Abandoned before it was empty, the ghost town lived its name as wind forced tiny particles of sand through weathered horizontal planked boards, through windowless paned glass, through the bottom of doors gnawed by starving mice.
With no source of electricity or water aside memory within the bowels of a dried well, the last of the hardy dreamers packed their bags and didn’t even pause to look back. With a turn of an ancient car key to engine, history camouflaged the last trail taken.
Mice learned to listen. Not to the slithering of snake, but the growl of snake’s stomach.
Snake learned to listen, not to the screeching hawk, but the sound of its shadow stretching over scrub’s dry brush.
“I don’t know…I don’t even see a name anywhere on here!” Exasperated, Gail pushed her damp bangs from her forehead and shoved the wrinkled map to her husband.
“Like I can read and drive at the same time!” Equally irritated, Carl fumbled with the button adjusting the air conditioner. With a mechanical strangle, the car shuddered, shimmied, and with a sickening gasp, died.
“I told you not to touch that! Didn’t you see the temperature gauge in the red?”
Yanking the door open, the furnace-like heat blazed, scorching Gail’s lungs. Stepping to the sun-baked ground, the top-layer of fine-grained particles plumed, powdering hot over her new sandals.
“Why didn’t you pack the antifreeze?” he huffed...
Marching around the front of the car, she tried not to wince as she grabbed the hot door handle. Pulling it open, she clenched her teeth, leaned over, nose to nose with him. Sweat flipped a heavy lock of hair back down across her face. Irritated, she jerked her head back sending her hair flying, and then locked gazes again.
“Probably for the same reason YOU didn’t!”
A lack of spontaneity threatened to end Gail and Carl’s marriage as work, bills and community competition elbowed free time away. When a neighbor (assistant director for a small independent company) nasally shared of a movie being shot in the desert, both thought this might be fun to check out.
Directions quickly scribbled, both thought the other printed computerized maps.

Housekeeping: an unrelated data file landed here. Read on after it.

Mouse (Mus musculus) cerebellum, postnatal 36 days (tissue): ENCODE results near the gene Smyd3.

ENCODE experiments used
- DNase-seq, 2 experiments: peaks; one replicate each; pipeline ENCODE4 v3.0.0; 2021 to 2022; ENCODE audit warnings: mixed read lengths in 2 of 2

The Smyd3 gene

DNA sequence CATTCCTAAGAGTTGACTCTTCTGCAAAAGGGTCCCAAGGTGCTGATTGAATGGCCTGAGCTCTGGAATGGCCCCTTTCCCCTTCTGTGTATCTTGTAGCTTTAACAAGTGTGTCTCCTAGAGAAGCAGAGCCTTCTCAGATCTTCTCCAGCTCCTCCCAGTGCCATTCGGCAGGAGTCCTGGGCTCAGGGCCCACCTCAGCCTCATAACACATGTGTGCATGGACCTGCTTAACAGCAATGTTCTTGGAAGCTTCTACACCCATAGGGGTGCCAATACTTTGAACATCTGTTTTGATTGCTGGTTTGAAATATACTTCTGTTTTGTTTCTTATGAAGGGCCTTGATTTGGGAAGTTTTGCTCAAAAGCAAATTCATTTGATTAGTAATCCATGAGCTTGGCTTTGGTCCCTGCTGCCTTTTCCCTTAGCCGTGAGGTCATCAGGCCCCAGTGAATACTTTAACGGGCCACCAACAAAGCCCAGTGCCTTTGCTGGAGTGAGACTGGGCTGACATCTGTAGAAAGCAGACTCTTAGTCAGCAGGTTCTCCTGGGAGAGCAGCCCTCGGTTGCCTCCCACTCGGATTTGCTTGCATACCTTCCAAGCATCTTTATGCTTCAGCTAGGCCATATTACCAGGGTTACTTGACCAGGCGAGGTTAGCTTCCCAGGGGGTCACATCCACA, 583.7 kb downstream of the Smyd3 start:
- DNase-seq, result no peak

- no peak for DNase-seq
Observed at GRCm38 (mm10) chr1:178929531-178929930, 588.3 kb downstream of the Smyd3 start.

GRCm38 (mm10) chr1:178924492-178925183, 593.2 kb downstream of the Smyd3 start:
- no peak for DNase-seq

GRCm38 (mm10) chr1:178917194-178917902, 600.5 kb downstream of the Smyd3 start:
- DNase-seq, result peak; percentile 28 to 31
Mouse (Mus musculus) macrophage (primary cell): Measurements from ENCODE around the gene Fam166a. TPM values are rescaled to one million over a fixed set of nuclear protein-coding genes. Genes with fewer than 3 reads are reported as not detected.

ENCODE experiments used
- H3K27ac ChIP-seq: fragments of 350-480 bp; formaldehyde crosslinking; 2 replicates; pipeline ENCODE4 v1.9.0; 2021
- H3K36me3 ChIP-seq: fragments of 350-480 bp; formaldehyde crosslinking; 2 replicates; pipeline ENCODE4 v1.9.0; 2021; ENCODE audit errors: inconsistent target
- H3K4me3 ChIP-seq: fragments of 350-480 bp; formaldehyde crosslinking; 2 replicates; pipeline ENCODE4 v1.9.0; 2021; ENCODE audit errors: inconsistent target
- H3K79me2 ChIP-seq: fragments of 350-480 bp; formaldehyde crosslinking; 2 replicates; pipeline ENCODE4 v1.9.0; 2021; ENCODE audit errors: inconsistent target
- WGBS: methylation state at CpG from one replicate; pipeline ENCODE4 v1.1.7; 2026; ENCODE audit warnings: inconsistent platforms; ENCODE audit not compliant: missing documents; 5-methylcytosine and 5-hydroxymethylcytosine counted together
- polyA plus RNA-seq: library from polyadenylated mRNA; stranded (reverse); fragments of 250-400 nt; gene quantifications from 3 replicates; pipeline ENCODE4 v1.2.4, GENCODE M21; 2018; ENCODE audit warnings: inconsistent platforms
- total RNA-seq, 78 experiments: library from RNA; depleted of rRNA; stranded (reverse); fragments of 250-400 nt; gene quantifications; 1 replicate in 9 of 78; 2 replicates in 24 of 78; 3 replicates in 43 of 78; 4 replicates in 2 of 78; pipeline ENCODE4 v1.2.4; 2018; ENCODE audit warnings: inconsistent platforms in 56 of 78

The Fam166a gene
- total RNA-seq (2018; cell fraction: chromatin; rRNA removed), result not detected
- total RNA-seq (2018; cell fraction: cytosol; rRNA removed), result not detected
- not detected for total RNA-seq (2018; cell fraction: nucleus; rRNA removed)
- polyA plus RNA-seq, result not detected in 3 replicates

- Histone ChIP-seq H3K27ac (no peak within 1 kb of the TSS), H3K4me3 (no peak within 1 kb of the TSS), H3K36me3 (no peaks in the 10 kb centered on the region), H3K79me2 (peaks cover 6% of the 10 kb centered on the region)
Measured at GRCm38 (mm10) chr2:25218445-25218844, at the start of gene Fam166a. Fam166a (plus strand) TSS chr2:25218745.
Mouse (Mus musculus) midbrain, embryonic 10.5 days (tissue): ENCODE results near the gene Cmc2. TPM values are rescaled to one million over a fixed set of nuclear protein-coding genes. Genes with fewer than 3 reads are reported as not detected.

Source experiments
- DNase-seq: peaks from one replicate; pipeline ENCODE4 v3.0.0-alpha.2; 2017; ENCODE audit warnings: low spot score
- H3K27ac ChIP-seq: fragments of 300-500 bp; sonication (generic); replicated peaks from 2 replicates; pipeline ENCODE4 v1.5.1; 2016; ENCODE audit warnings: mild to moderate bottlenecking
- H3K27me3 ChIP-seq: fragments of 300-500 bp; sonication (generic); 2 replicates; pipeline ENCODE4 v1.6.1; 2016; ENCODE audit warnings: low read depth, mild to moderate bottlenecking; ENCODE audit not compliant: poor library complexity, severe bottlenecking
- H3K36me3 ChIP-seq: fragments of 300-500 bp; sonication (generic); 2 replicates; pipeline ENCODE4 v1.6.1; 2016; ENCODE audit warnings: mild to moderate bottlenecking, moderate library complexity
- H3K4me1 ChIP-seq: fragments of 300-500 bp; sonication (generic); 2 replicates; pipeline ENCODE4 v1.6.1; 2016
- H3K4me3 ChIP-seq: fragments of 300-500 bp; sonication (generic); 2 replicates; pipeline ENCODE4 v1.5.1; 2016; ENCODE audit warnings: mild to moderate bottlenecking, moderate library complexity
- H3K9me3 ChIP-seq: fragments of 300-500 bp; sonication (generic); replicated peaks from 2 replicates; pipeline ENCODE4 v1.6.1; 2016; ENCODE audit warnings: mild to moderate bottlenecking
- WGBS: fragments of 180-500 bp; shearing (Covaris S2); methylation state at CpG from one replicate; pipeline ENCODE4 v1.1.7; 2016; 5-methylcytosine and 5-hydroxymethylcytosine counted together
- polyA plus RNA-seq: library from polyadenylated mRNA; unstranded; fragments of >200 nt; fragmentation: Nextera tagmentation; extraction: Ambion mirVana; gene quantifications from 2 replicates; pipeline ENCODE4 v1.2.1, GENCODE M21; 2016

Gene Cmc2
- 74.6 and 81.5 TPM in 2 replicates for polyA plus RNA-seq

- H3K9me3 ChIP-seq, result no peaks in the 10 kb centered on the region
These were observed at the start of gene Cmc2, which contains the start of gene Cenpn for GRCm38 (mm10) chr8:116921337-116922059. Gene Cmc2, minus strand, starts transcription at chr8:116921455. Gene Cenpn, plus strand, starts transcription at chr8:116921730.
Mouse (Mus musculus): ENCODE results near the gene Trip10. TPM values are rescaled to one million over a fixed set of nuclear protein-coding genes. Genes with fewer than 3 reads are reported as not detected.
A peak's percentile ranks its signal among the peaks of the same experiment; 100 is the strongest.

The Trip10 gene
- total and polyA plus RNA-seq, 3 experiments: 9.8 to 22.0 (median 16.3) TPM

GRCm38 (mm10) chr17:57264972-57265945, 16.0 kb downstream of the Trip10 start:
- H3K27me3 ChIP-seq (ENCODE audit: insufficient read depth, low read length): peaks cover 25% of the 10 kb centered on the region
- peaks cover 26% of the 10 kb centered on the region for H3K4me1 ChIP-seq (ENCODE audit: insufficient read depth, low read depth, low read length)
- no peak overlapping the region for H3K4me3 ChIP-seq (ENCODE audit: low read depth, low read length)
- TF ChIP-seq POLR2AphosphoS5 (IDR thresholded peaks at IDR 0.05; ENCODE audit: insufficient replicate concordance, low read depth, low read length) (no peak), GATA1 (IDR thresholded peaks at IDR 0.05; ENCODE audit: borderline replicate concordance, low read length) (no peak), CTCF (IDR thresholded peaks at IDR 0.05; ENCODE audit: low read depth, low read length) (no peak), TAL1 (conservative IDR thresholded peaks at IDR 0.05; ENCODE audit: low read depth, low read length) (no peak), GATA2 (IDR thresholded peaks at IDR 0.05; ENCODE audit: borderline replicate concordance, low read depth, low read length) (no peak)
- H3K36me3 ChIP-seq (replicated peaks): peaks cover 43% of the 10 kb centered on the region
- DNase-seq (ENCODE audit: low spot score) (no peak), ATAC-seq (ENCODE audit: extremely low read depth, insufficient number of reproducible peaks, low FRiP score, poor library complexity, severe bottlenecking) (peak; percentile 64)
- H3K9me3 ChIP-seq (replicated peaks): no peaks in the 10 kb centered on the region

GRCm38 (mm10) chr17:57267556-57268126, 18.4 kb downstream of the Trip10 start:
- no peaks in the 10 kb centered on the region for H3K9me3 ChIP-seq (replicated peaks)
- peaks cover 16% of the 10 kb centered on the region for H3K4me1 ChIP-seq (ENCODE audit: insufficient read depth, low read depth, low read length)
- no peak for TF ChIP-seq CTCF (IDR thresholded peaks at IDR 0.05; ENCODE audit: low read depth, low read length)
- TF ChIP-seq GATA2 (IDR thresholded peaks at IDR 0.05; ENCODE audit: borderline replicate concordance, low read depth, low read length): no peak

Yet still in the spirit, they stopped off at the last big shopping center and purchased a map.
Stuck in a dead town, they separated to explore different buildings.
Carl discovered an old Saloon.
Strutting across the floorboards, he pushed the swinging doors open, listened to the creeks. Imaging himself a sheriff, he sucked in his gut, squared his shoulders, saved his hamlet, and was voted in a second term...without firing a shot.
Gail took her time through an old house. Running her fingers over the potbellied stove, she kneeled down, peered inside. Opening the kitchen pantry’s door, western sunlight beamed strong from the window to shelves where a few empty canning jars and a few lids lay abandoned.
“Gail! Come here!”
Wiping palms on her shorts, she walked out to the dilapidated porch, careful to avoid nails poking through.
“Come look at this!” he cried, laughter in his voice.
Curious, she followed him down the only street to the jailhouse. Tentatively stepping up, she went inside.
A well-weathered desk and heavy chair crowded a corner, and across from it was a single cell, containing two beds. Behind one of the beds, taped to the wall were posters with scruffy looking individuals, all carrying the familiar words: WANTED.
Carl took one of her photographs from his wallet, spit the gum he was chewing out, stuck it to the back of her picture and tacked it up over another poster face.
Dancing in front of her, he waved his arms, teasing, “Noooooo, can’t take it down!’
Trying to shove him aside, she reached out to grab it.
Playfully hip-chucking her, Gail lost her balance and fell against the cell door.
Suddenly, the only noise heard was a very solid “Click.”
Carl, Gail and the mice spent a spontaneous night with two uncomfortable beds shoved together.
“What’s this?” Gail asked, pulling a dusty Bible from under their beds.
Predawn brought a rumbling of equipment waking Mr. and Mrs. Secachanse.
“Why didn’t you just move the wall?” the set director asked the sleepy couple, demonstrating how easy it was.
Carl could only sputter as Gail laughed.
With the Bible still in hand, they walked away.
“Did they say their names were Second Chance?” a crew member asked his leader. “What kinda weird name is that?”
The opinions expressed by authors may not necessarily reflect the opinion of FaithWriters.com.
If you died today, are you absolutely certain that you would go to heaven? You can be right now. CLICK HERE
JOIN US at FaithWriters for Free. Grow as a Writer and Spread the Gospel.